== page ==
Most people know that at 10:56pm EDT, on July 20, 1969, American astronaut Neil Armstrong, 240,000 miles from Earth, speaks these words to more than a billion people listening at home, “That’s one small step for man, one giant leap for mankind.” Stepping off the lunar landing module Eagle, Armstrong became the first human to walk on the surface of the moon. The moment was historic, in more ways than one. Yes, the United States was the first nation to put a man on the moon. John F Kennedy’s dream had become a reality. On May 25, 1961, Kennedy made his famous appeal to a special joint session of Congress: “I believe this nation should commit itself to achieving the goal, before this decade is out, of landing a man on the moon and returning him safely to Earth.”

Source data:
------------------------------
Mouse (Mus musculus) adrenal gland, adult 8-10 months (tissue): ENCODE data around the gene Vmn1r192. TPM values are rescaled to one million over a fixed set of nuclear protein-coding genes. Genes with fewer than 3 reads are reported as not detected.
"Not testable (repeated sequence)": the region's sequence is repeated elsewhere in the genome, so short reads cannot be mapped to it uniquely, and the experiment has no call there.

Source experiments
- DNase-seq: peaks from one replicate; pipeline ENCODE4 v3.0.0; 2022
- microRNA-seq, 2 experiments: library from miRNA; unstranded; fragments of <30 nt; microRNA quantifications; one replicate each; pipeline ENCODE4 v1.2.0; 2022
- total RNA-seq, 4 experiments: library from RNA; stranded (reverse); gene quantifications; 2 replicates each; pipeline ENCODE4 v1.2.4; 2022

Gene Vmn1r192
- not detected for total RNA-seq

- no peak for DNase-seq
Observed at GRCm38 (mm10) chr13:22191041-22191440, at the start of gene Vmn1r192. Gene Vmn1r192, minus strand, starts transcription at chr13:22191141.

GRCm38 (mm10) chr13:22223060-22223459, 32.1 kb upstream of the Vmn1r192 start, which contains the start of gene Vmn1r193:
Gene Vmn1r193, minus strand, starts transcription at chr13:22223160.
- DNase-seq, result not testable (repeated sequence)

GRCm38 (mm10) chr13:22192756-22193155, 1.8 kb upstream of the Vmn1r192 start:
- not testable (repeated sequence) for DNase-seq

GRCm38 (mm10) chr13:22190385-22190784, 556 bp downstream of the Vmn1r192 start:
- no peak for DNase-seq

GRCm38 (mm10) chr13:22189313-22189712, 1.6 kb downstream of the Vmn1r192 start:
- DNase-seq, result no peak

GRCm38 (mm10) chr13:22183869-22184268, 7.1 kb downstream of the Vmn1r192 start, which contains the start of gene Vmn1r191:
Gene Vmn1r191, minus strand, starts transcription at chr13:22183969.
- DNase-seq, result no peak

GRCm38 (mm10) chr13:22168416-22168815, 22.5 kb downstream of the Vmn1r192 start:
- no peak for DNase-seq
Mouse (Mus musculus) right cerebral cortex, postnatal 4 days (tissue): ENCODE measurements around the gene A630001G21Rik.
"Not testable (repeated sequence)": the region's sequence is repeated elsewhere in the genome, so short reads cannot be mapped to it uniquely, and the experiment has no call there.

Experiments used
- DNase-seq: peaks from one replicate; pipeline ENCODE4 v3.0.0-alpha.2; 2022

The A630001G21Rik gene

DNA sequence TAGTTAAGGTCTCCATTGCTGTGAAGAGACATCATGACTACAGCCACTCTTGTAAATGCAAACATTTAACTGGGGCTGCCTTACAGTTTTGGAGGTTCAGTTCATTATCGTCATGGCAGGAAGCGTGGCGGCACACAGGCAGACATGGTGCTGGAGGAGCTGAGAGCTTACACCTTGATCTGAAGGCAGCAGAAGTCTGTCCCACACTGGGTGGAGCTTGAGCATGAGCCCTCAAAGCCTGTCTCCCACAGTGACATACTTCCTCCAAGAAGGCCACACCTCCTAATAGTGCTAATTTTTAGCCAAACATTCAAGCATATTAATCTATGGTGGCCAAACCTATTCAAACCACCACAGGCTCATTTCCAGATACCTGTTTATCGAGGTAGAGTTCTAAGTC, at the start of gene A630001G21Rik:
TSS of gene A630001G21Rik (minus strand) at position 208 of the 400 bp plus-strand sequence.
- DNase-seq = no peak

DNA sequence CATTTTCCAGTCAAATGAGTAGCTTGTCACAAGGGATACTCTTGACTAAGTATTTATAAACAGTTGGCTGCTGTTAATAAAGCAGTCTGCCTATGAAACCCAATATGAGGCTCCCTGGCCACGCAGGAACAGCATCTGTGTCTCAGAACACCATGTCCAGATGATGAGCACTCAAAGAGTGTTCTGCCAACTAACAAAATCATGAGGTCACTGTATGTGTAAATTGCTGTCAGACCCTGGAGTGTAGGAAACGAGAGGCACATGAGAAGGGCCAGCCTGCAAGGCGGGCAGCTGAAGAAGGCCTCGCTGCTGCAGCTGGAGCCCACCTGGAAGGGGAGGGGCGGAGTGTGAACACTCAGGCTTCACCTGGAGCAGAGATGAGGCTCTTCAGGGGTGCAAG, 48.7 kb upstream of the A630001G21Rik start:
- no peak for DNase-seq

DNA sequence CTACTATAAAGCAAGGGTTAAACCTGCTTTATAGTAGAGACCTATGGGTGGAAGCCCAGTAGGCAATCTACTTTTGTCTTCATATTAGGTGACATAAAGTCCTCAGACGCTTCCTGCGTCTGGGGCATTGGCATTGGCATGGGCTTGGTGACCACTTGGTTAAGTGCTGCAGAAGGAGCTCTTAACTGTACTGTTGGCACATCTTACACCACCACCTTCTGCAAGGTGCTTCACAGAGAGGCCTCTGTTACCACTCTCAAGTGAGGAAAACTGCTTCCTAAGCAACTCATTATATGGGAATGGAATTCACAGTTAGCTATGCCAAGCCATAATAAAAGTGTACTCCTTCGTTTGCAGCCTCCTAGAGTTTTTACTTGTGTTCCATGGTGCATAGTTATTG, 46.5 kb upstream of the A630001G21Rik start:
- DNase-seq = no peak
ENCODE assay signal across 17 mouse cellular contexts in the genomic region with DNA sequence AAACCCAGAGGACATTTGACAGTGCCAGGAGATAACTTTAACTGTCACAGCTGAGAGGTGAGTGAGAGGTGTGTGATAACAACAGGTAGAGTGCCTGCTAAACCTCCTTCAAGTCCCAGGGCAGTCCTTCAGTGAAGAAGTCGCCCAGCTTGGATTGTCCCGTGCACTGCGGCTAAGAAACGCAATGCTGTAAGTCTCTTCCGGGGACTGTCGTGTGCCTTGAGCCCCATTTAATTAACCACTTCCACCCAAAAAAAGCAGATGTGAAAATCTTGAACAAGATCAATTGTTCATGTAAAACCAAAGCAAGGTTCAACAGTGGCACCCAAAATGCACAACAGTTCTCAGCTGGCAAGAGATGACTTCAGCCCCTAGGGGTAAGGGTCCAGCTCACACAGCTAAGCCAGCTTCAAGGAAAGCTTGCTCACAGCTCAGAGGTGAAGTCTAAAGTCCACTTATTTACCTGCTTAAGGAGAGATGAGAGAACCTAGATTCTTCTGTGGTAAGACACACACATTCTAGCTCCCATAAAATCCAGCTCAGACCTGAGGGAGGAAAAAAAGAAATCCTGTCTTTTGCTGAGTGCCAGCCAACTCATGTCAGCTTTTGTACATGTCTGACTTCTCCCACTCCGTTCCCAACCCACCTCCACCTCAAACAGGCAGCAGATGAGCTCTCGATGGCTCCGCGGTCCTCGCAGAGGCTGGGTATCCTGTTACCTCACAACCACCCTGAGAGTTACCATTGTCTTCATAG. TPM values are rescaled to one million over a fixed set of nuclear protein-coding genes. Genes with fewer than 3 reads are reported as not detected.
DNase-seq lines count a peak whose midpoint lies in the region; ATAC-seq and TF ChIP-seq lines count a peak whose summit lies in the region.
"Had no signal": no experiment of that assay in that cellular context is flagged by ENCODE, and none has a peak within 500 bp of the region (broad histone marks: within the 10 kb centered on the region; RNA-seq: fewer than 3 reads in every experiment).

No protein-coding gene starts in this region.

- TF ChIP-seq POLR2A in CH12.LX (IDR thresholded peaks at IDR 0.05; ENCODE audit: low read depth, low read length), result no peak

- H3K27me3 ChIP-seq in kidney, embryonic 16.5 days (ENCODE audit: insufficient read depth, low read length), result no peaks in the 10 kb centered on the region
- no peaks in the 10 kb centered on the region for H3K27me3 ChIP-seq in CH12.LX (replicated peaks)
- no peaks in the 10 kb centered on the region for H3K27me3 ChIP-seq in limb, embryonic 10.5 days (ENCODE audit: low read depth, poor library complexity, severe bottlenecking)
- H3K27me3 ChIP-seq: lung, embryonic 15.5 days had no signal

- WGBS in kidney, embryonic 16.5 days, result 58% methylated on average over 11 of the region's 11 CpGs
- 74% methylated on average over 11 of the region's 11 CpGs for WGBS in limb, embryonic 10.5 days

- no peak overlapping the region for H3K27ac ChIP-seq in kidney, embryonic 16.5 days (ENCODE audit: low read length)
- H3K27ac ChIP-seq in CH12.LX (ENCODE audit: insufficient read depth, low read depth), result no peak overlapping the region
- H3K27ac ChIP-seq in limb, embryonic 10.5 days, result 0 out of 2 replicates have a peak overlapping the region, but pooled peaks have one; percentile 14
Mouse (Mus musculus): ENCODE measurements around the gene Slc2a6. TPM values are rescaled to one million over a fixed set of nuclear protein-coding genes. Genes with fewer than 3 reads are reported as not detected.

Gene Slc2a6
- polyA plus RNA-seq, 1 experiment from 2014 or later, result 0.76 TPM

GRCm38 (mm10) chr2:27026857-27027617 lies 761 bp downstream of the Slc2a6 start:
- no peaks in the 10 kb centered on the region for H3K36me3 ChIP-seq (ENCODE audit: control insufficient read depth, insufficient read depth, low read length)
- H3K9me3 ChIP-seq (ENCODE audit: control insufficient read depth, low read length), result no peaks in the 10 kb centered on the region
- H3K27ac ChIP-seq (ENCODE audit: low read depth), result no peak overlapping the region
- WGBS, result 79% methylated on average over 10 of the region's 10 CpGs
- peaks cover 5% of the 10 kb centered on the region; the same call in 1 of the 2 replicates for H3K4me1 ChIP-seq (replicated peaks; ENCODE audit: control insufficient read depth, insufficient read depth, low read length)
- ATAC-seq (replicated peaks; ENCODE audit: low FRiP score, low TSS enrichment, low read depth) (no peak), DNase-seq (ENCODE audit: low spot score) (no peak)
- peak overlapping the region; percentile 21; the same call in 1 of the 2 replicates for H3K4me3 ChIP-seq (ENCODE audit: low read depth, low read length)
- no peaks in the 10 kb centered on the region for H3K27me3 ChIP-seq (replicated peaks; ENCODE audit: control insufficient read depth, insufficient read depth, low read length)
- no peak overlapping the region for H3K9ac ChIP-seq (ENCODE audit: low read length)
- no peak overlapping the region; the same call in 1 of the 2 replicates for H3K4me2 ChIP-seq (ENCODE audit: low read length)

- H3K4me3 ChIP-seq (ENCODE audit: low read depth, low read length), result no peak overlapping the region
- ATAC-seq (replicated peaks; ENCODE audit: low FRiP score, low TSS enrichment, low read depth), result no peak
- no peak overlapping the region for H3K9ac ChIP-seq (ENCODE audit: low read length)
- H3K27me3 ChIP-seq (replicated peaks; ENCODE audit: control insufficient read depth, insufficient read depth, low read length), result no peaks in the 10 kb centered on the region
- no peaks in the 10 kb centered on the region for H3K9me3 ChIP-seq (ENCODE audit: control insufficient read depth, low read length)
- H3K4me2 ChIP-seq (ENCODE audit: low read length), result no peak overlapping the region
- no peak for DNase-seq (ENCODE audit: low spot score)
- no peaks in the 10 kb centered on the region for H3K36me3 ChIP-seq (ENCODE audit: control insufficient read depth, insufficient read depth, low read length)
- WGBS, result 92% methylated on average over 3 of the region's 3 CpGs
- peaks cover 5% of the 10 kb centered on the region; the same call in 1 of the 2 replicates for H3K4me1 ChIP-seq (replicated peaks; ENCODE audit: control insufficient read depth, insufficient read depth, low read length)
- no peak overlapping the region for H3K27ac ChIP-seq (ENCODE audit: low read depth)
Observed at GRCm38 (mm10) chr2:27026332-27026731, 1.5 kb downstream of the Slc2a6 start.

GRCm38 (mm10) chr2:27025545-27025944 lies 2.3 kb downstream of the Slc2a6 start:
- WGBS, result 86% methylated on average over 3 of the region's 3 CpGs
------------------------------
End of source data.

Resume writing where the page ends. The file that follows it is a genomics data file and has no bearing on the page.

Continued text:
Most people know the rest of the story, or do they. At that moment, and for the next few moments, Neil Armstrong was the only human to step foot on the moon. He would always be the first human to step foot on the moon, but for a few minutes, he was the only human to do so. “Buzz” Aldrin joined him on the moon’s surface at 11:11pm, so now there were two humans who had walked on the moon, and while that was quite different from Armstrong’s feeling of being the only human to walk on the moon, it was still something so unique that I’m sure it had to be almost mind-boggling. Lots of us have done something that no one else in our family or social circle has done, and the feeling of accomplishment is almost like a high, but this was something that no other human had ever done. Now that’s a high!! Of course, Armstrong wasn’t the only human to ever experience something like that. Many pioneers in different areas of history did the same thing. The first flight, the first car, the first heart transplant…the list goes on, but all of those had one thing in common. They were done on Earth. Armstrong was the first person to walk on a planet that was not the Earth. No matter how you look at it, this was unique, and Armstrong stood alone among human beings…not only for his accomplishment, but more for where it took place.